The Value of Clinical Education in Law School

Team meeting

When most people think about law school, they think of large classrooms where professors grill students on the nuances of case law. Law school is typically like this. However, there are other experiences beyond traditional classroom instruction.

Most notably, I'm talking about working in your law school's legal clinic. Under the guidance of your professor(s), you and your colleagues will work with real clients, attempting to solve the legal issues that they face.

Ultimately, I think that clinical experience can help you learn certain soft skills that you’ll use as a practicing attorney.

I joined Penn Law’s Entrepreneurship Legal Clinic during my 3L year. Compared to most clinics at Penn (and other law schools), the ELC was almost entirely focused on transactional work rather than litigation. I had one client all to myself and also worked with three other law students to represent another larger client.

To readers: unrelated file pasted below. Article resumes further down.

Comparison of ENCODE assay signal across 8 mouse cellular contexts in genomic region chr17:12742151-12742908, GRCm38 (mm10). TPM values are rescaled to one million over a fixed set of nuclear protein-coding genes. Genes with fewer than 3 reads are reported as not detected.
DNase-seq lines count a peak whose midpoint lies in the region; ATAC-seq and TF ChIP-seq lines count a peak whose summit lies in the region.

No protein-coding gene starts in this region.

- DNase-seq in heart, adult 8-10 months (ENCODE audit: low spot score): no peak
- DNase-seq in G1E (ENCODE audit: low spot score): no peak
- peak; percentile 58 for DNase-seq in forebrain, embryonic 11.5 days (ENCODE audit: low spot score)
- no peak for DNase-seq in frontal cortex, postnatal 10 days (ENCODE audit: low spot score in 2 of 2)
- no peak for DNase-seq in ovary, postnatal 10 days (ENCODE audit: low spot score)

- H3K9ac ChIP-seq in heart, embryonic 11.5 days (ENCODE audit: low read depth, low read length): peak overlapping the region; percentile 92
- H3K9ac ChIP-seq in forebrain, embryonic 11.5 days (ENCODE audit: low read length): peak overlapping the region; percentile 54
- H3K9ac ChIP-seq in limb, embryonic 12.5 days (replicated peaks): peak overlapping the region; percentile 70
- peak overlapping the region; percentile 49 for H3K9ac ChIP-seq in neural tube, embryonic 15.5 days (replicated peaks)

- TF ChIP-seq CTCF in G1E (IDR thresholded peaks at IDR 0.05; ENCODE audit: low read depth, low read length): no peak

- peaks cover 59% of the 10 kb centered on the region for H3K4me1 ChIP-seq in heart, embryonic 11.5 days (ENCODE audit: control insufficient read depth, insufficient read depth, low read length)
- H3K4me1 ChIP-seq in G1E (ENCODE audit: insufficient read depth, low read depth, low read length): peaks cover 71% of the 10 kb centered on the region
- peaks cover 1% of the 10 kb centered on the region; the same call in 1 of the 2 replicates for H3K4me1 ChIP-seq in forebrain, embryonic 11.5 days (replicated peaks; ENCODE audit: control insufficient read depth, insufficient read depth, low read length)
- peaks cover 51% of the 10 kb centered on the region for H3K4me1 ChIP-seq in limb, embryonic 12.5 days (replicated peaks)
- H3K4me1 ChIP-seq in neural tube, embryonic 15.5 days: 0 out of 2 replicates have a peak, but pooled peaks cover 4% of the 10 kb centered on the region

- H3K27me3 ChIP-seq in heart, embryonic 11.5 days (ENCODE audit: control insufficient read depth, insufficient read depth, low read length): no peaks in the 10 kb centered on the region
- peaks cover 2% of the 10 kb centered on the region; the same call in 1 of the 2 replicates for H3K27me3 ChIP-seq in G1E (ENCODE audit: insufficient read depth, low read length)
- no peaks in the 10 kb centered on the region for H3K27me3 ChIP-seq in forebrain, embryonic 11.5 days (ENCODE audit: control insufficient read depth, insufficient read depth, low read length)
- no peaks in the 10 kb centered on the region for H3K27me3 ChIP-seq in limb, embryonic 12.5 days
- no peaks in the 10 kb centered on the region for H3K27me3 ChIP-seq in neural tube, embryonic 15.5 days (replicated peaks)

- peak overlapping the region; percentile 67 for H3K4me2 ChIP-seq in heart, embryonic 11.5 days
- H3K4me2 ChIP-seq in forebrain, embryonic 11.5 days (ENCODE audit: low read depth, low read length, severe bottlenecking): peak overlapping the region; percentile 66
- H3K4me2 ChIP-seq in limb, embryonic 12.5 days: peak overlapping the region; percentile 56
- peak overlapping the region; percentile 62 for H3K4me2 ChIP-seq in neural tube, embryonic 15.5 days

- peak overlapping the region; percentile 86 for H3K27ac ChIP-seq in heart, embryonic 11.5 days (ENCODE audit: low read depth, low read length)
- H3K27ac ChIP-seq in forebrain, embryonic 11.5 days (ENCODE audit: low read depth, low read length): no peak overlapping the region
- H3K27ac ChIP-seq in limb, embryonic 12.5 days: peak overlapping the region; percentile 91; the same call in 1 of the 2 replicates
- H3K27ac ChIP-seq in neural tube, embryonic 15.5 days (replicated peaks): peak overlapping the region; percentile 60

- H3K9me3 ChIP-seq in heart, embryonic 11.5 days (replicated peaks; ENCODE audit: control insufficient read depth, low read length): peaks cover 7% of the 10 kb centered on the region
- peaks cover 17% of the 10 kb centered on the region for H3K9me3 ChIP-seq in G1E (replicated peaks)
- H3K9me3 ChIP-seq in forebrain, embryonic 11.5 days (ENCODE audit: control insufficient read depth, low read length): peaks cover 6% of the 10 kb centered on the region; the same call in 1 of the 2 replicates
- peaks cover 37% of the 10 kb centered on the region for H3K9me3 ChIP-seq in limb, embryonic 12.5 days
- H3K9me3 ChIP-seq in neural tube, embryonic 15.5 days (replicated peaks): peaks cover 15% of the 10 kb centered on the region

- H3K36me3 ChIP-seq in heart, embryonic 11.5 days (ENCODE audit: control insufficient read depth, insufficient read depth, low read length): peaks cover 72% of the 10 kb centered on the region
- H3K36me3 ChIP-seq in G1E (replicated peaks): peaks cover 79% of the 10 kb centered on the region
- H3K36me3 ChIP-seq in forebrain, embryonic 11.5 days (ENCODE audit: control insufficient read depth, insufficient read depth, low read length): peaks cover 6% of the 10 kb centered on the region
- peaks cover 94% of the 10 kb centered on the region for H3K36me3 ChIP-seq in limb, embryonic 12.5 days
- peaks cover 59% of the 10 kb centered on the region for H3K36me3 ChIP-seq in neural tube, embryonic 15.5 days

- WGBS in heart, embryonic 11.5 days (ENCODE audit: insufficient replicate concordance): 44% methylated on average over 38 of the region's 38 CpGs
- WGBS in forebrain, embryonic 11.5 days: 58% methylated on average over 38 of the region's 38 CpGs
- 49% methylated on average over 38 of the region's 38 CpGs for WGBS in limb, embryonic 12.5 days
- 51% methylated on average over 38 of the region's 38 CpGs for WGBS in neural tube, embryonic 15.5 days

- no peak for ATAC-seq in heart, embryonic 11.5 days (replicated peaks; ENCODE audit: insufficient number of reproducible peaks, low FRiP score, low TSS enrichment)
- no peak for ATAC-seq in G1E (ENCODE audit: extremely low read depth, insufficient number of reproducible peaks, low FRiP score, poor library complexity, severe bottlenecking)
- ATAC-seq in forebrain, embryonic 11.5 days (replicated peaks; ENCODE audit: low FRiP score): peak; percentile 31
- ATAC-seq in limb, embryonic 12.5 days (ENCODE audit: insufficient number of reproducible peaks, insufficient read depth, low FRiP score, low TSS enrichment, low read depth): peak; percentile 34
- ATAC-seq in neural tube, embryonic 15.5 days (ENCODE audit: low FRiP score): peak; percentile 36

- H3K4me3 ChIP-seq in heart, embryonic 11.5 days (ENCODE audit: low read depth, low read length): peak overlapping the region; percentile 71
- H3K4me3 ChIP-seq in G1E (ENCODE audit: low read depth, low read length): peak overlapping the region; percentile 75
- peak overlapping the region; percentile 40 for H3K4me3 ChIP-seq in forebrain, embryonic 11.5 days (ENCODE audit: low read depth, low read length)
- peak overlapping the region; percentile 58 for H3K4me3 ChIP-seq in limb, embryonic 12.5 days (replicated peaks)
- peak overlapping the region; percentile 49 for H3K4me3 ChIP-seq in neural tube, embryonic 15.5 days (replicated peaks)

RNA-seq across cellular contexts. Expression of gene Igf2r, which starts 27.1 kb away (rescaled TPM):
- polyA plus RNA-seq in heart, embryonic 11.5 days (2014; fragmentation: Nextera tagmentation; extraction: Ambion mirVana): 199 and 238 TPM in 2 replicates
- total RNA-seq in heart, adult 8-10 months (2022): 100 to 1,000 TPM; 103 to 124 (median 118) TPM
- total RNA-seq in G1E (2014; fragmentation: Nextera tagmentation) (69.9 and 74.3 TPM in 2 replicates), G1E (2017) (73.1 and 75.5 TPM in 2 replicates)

Truthfully, it was one of the more difficult (and time-consuming) experiences I had in law school. But it was also one of the most rewarding.

I think the greatest benefit comes from the fact that you’re dealing with real clients. You learn soft skills that are nearly impossible to replicate in a normal classroom setting. I’m specifically thinking of things like managing client expectations, handling difficult conversations, and effectively representing your client at meetings with other lawyers. These are critical skills that you’ll need after law school.

I especially think that it’s useful to work in a transactional clinic simply because law school is so focused on litigation. In my time at the ELC, I negotiated contracts and worked with the Philadelphia city government on proposed legislation, among other things. This kind of experience adds to your repertoire even if you do ultimately become a litigator.

Granted, clinical experience will not totally prepare you for professional practice. Any law school or clinic that promises this is being disingenuous. But clinical experience can definitely complement the content that you learn in the classroom. You’ll get a head start on learning the soft skills that are vital to success in the legal field.